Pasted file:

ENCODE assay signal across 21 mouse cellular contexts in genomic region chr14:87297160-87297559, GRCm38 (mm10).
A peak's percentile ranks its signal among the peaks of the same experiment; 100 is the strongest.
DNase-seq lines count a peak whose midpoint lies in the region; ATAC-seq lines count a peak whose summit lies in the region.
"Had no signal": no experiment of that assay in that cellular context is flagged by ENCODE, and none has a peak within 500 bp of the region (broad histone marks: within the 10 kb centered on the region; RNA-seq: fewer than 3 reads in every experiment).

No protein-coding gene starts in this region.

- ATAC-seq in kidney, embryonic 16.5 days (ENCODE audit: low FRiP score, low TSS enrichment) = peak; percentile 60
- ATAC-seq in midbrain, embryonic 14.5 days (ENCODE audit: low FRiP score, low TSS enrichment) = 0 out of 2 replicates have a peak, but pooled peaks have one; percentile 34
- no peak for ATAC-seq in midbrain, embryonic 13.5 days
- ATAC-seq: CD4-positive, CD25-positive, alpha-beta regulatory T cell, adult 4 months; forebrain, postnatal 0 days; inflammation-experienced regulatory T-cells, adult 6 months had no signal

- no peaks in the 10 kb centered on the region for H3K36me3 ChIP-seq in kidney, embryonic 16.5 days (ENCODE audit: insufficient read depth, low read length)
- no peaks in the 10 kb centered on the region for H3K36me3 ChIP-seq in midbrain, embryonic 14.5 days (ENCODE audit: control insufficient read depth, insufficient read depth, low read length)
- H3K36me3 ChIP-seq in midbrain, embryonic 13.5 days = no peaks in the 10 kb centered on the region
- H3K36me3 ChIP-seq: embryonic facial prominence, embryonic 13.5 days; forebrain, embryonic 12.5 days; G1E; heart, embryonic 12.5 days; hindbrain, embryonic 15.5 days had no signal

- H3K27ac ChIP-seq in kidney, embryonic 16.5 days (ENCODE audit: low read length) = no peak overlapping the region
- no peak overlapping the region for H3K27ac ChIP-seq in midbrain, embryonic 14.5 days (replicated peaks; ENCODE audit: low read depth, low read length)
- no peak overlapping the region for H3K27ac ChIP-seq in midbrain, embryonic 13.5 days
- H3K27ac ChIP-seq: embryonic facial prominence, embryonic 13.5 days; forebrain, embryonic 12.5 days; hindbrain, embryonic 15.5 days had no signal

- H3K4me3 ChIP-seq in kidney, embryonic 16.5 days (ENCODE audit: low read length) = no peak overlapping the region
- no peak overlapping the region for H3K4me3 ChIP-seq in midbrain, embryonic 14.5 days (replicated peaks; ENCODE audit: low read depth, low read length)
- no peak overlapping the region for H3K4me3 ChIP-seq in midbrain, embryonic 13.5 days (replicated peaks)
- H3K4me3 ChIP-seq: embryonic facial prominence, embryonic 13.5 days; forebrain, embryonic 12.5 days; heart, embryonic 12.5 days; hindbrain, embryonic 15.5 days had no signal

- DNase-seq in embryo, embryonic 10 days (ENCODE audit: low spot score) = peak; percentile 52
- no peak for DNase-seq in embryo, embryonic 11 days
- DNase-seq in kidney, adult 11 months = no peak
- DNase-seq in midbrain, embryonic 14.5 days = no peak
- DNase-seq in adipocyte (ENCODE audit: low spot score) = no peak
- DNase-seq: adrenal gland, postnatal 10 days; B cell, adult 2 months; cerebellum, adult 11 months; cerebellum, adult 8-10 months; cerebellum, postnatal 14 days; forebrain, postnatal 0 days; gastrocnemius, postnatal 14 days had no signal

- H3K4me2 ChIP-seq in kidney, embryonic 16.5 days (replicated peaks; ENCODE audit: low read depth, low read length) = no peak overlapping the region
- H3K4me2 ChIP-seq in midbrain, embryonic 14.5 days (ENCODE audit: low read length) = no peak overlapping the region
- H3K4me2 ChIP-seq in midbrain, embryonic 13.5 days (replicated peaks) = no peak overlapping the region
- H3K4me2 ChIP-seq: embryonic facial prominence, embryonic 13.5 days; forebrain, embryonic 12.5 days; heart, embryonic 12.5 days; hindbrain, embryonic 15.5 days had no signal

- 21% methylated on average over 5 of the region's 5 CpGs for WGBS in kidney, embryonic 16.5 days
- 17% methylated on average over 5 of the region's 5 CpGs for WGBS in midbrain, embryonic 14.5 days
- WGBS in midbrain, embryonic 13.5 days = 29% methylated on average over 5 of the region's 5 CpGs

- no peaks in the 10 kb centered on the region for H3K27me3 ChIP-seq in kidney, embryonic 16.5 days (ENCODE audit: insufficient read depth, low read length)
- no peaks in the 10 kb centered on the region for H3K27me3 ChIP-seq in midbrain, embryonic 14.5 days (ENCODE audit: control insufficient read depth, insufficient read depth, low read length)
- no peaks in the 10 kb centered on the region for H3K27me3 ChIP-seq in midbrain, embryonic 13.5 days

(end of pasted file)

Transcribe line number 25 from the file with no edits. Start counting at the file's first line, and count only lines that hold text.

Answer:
- DNase-seq in midbrain, embryonic 14.5 days = no peak